What’s the Beef with Meat?
Background: A growing number of anti-meat zealots, usually driven by an animal rights agenda, are disseminating shoddy science in an effort to drive consumers toward a meatless diet.
- Humane Society of the United States-affiliated physician Michael Greger promoted ending fish consumption by speculating in his “Latest in Clinical Nutrition” DVD series that fish were susceptible to mad cow disease. He has also promoted theories that eating chicken can lead to problems with male sexual development and collaborated with cult leader “Supreme Master” Ching Hai.
- Upon hearing that Charlton Heston had fallen ill with Alzheimer’s Disease, PETA co-founder Ingrid Newkirk suggested that her organization would “toy with the idea that both Alzheimer’s and CJD [Creutzfeldt-Jakob Disease] are related to meat consumption.”
- The Farm Animal Reform Movement (FARM) attempts to blame meat and other animal products for as many American deaths as possible. In one short article, FARM claims that “in 1999, 1.29 million, or 54%, of all U.S. deaths were attributed to diseases for which consumption of animal products represents a substantial risk factor.”
Doesn’t meat cause cancer? While anti-meat activists like to link meat consumption with cancer, that claim is bogus.
- The single biggest study on the subject, a 2004 Harvard University research project, found no link between meat eating and cancer diagnoses. And cancer rates in the United States are decreasing every year. Americans’ life expectancy is actually at an all-time high. The Harvard researchers also found that some meat is “associated with a lower risk of colorectal cancer.”
- Anti-meat activists claim Americans are eating far more red meat than the government recommends, but data from the U.S. Department of Agriculture show that the average American eats 2.5 ounces of red meat per day. This is far below the 5 to 6 ounces that the federal government’s current dietary guidelines recommend for foods in the “protein foods” group.
- At an American Institute for Cancer Research (AICR) global-report launch conference, Dr. Arthur Schatzkin (who before his death in February served as Chief of the Nutritional Epidemiology Branch in the Division of Cancer Epidemiology and Genetics of the National Cancer Institute) declared the anti-meat hypothesis bogus by insisting that “meat is a valuable source of nutrients,” and that “milk probably decreases the risk for colorectal cancer.”
- Top British cancer specialist Dr. Karol Sikora found that “red meat and bacon in moderation will do us no harm and to suggest they will is wrong.” He also cautioned that “cancer can’t be reduced to a simple formula.”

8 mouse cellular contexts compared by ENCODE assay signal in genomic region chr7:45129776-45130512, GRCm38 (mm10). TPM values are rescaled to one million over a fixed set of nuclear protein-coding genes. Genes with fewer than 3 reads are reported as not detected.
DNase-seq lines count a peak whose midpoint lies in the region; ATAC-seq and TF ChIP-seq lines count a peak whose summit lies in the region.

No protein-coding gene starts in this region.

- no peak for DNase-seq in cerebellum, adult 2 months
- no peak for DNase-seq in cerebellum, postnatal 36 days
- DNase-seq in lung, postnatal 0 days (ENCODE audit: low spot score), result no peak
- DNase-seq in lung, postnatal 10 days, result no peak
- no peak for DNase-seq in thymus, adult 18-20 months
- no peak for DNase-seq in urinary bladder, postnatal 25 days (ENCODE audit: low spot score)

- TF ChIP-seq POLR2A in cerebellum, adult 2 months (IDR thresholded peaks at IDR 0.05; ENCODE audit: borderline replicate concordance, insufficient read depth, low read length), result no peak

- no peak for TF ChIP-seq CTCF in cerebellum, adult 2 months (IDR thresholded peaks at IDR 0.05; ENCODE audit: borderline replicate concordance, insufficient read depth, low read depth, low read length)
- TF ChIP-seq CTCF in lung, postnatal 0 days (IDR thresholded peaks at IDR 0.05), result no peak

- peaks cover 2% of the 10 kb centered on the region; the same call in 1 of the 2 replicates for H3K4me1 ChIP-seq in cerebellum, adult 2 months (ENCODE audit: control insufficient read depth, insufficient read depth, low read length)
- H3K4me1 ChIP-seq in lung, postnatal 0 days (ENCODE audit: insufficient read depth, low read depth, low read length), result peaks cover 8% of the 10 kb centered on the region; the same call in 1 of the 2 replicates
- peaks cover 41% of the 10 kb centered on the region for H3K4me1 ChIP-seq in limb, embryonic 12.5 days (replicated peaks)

Aren’t vegetarians healthier? Anti-meat activists like to claim that a vegetarian or vegan diet is healthier than one that includes a wider range of foods. But research shows that the opposite is true.
- Writing in the American Journal of Clinical Nutrition, Swedish scientists Christel L. Larson and Gunnar K. Johansson reported that vegan dietary habits “did not comply with the average requirements for some essential nutrients.” In particular, they found that vegans lacked appropriate levels of riboflavin, vitamin B-12, vitamin D, calcium, and selenium.
- Reporting on an even more comprehensive British study involving nearly 8,000 subjects, a Cambridge University professor said that children born to vegetarian mothers are up to five times more likely to be born with “deformities” and other birth defects. “There is a clear association,” the study’s lead scientist said, “between child deformities and vegetarianism, and this is a cause for concern.”
- A 2008 Oxford University study linked a vegetarian diet with a higher risk of “brain shrinkage” In humans. In 2009, USA Today reported that Australian and Vietnamese researchers found vegans and vegetarians had less bone density than omnivores. Researchers have also discovered that vegan diets could increase the risk of birth defects due to a lack of vitamin B12.
The Bottom Line: Health zealots, often with ulterior animal-rights motives, have failed to establish the superiority of a meatless diet.
- People shouldn’t reflexively trust groups that have “health” as a supposed goal and white-hat physicians making their public statements. For instance, “The Cancer Project,” which advocates for some alleged cancer-fighting benefits of a vegan diet, is actually a subsidiary of the misnamed Physicians Committee for Responsible Medicine. Only ten percent of that group’s members are M.D.s, and it is led by a PETA-connected psychiatrist.
- Vegan health activists pick and choose studies that back up their preconceived ideologies. Many studies support meat eating within a healthy diet: One study found no association between red meat and higher incidence of cardiovascular disease, another found no association between fish, processed meat, or poultry and colorectal cancer and yet another concluded that the positives of moderate consumption of lean red meat outweigh the possible negatives.
- There’s no one-size-fits-all diet. Simply “going veggie” is not a guarantee of losing weight, curing cancer, or acquiring any other health benefit.